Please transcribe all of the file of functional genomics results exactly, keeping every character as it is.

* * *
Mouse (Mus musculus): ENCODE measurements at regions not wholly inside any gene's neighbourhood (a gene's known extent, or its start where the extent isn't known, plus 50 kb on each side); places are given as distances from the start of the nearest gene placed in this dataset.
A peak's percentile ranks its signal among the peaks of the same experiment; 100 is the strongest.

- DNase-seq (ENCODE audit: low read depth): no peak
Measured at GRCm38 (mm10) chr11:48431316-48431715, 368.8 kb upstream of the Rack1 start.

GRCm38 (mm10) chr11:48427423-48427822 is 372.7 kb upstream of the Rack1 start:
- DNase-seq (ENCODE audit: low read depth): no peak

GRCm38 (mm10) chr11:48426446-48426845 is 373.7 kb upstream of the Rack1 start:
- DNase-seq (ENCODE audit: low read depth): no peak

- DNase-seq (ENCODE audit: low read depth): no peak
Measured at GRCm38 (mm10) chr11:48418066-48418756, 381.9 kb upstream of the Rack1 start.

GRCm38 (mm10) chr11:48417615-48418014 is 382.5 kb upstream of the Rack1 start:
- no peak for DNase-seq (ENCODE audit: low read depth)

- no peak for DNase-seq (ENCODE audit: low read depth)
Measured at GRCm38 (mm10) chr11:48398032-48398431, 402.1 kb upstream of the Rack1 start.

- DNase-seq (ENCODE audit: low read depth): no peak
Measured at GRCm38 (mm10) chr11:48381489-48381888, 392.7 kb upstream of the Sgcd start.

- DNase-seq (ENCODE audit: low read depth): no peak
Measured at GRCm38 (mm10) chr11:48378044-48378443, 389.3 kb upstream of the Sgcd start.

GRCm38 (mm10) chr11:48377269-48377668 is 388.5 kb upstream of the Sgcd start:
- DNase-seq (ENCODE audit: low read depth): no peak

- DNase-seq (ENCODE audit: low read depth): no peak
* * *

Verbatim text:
Mouse (Mus musculus): ENCODE measurements at regions not wholly inside any gene's neighbourhood (a gene's known extent, or its start where the extent isn't known, plus 50 kb on each side); places are given as distances from the start of the nearest gene placed in this dataset.
A peak's percentile ranks its signal among the peaks of the same experiment; 100 is the strongest.

- DNase-seq (ENCODE audit: low read depth): no peak
Measured at GRCm38 (mm10) chr11:48431316-48431715, 368.8 kb upstream of the Rack1 start.

GRCm38 (mm10) chr11:48427423-48427822 is 372.7 kb upstream of the Rack1 start:
- DNase-seq (ENCODE audit: low read depth): no peak

GRCm38 (mm10) chr11:48426446-48426845 is 373.7 kb upstream of the Rack1 start:
- DNase-seq (ENCODE audit: low read depth): no peak

- DNase-seq (ENCODE audit: low read depth): no peak
Measured at GRCm38 (mm10) chr11:48418066-48418756, 381.9 kb upstream of the Rack1 start.

GRCm38 (mm10) chr11:48417615-48418014 is 382.5 kb upstream of the Rack1 start:
- no peak for DNase-seq (ENCODE audit: low read depth)

- no peak for DNase-seq (ENCODE audit: low read depth)
Measured at GRCm38 (mm10) chr11:48398032-48398431, 402.1 kb upstream of the Rack1 start.

- DNase-seq (ENCODE audit: low read depth): no peak
Measured at GRCm38 (mm10) chr11:48381489-48381888, 392.7 kb upstream of the Sgcd start.

- DNase-seq (ENCODE audit: low read depth): no peak
Measured at GRCm38 (mm10) chr11:48378044-48378443, 389.3 kb upstream of the Sgcd start.

GRCm38 (mm10) chr11:48377269-48377668 is 388.5 kb upstream of the Sgcd start:
- DNase-seq (ENCODE audit: low read depth): no peak

- DNase-seq (ENCODE audit: low read depth): no peak